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The Barefoot Book of Earth Tales (One World,…
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The Barefoot Book of Earth Tales (One World, One Planet) (Barefoot Books)

by Dawn Casey

Other authors: Anne Wilson (Illustrator)

Series: Barefoot Stories, Barefoot Story Anthologies

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The folktale I read was called The Sun Mother. This folktale was about how the world came to be. Mother Sun woke up in the sky and went down to Earth to awaken all of Earth's creatures.

This story was lovely, and had beautiful illustrations. It showed how Aboriginal Australians thought the world was created. The theme of this story is to protect nature and the environment. It is important for children to see how harmonious the wold is and to cherish it.
  Lizjensen | Oct 15, 2016 |
This book held numerous folktales from around the world and tell about life lessons. Recipes and activities are included in each story.
  laurlou | Jun 10, 2014 |
I love that this book is interactive and has activities for children to try. This is a great way to integrate lessons about other cultures, and also keep reluctant readers engaged.
  JocelynPLang | Jun 9, 2014 |
I enjoyed this tale as well as the others in the book. They told good lessons about living in harmony with the earth, The illustrations were very fitting for each tale and culture.
  Victoria_Martin | Dec 7, 2013 |
Seven traditional stories from around the world are gathered in The Barefoot Book of Earth Tales, each with an environmental theme, each presented with an accompanying craft or project that allows the young reader to become more involved with the narrative. Some of the selections here - like the Aboriginal myth of The Sun Mother, from Australia - are creation stories, explaining how the world came to be, and what humanity's relationship to the earth (and its creatures) ought to look like. Others, like the Nigerian tale, Why the Sky Is Far Away, are pourquoi tale and cautionary fable in one, warning against greed and over-consumption, while explaining a natural phenomenon. Grumpy Gecko, a cumulative tale from Bali, highlights the interdependency of all life, while the Comanche legend, She Who Is Alone, points to the need for balance, for both giving and taking, when it comes to our relationship with the natural world.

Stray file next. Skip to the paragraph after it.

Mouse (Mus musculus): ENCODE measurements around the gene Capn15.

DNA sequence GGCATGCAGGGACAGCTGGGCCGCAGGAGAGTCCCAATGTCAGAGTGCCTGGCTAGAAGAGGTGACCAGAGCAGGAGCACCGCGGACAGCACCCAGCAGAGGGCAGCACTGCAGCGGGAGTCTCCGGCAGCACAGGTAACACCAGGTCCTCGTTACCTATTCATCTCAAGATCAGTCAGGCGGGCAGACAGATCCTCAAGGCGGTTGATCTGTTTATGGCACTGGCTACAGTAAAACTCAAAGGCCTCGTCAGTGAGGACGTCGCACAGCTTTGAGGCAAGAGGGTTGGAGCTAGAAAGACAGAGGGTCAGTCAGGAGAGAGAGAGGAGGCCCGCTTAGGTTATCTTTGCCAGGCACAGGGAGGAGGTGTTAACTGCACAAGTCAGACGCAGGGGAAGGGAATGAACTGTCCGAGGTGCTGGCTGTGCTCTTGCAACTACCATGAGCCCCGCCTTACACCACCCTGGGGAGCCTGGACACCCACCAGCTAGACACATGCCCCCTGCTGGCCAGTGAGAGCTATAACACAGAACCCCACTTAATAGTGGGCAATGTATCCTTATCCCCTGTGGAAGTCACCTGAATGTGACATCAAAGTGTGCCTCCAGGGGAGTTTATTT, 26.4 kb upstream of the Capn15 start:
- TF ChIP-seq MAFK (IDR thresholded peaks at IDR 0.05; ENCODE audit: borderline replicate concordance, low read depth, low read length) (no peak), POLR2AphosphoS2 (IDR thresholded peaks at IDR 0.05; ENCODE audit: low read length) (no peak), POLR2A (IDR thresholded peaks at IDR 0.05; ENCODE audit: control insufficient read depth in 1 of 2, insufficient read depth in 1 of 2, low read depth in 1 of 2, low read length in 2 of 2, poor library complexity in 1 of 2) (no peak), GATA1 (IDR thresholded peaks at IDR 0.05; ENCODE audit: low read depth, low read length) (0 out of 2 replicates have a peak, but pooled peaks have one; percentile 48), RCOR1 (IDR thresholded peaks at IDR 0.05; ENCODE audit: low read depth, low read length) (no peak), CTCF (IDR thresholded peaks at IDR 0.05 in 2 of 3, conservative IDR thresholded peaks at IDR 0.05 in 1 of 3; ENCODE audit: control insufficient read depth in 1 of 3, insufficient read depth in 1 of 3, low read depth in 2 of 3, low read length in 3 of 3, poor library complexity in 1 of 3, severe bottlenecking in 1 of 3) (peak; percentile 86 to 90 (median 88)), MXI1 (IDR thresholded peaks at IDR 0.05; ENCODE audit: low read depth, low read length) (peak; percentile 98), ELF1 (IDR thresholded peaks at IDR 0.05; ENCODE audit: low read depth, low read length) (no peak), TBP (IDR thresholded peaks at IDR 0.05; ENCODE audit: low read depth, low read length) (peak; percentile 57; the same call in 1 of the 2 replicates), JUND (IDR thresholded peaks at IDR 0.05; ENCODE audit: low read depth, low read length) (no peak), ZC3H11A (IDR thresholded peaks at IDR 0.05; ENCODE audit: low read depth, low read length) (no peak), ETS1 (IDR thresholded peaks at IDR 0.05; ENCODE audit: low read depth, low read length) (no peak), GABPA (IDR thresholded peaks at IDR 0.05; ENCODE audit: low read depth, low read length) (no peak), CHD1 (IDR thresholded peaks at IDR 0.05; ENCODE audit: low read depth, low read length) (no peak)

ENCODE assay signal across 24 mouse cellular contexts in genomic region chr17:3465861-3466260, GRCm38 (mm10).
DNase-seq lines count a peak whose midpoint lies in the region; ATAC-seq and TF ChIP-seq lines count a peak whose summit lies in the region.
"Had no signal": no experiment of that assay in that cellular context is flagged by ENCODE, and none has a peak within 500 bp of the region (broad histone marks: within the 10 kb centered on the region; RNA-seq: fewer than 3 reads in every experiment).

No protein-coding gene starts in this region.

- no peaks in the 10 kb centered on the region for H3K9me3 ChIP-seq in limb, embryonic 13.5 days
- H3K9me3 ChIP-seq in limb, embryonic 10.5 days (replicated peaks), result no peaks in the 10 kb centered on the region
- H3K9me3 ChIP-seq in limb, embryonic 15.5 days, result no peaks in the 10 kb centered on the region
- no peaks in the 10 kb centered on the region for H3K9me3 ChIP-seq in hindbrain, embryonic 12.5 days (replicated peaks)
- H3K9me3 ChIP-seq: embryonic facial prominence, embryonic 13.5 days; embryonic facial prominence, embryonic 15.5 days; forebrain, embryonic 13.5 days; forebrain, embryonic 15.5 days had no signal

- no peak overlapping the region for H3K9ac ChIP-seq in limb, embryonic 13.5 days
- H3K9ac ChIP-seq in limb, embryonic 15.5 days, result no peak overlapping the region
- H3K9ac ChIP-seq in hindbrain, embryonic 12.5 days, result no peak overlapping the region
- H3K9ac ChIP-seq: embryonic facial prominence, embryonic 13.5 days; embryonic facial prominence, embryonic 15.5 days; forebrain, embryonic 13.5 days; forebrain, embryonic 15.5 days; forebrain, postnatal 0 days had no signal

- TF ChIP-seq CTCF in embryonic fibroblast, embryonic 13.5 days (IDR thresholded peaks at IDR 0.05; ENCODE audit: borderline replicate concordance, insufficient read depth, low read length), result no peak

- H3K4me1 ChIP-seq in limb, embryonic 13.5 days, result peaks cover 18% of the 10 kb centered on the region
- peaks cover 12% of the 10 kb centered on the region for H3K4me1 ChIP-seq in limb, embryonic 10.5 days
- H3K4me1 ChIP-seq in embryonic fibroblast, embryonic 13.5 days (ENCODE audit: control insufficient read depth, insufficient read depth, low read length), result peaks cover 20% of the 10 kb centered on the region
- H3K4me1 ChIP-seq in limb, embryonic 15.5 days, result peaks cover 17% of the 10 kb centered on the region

Rounding out the selections are The Magic Garden, a Kazakh story in which two unselfish friends use an unexpected windfall to create a beautiful garden that will be of benefit to future generations; Amrita's Tree, a historical legend from the Bishnoi people of India, in which a young girl's brave actions save the forest that is so important to the survival of her people; and Stink Water, a Welsh tale in which a human and fairy couple must work out a plan for waste disposal that is mutually satisfactory. An engaging collection, well worth the time of young folktale lovers and environmentalists, The Barefoot Book of Earth Tales is illustrated in vividly colorful folk-motif style by Anne Wilson, who also collaborated with Dawn Casey on The Great Race: The Story of the Chinese Zodiac. All in all, a recommended title! ( )
1 vote AbigailAdams26 | Apr 25, 2013 |
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Author nameRoleType of authorWork?Status
Dawn Caseyprimary authorall editionscalculated
Wilson, AnneIllustratorsecondary authorall editionsconfirmed
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Seven folktales from around the world express the belief that the Earth and all living things are sacred, and that it us up to each of us to care for our part of the planet. Includes an introduction and "eco-activity" for each tale.

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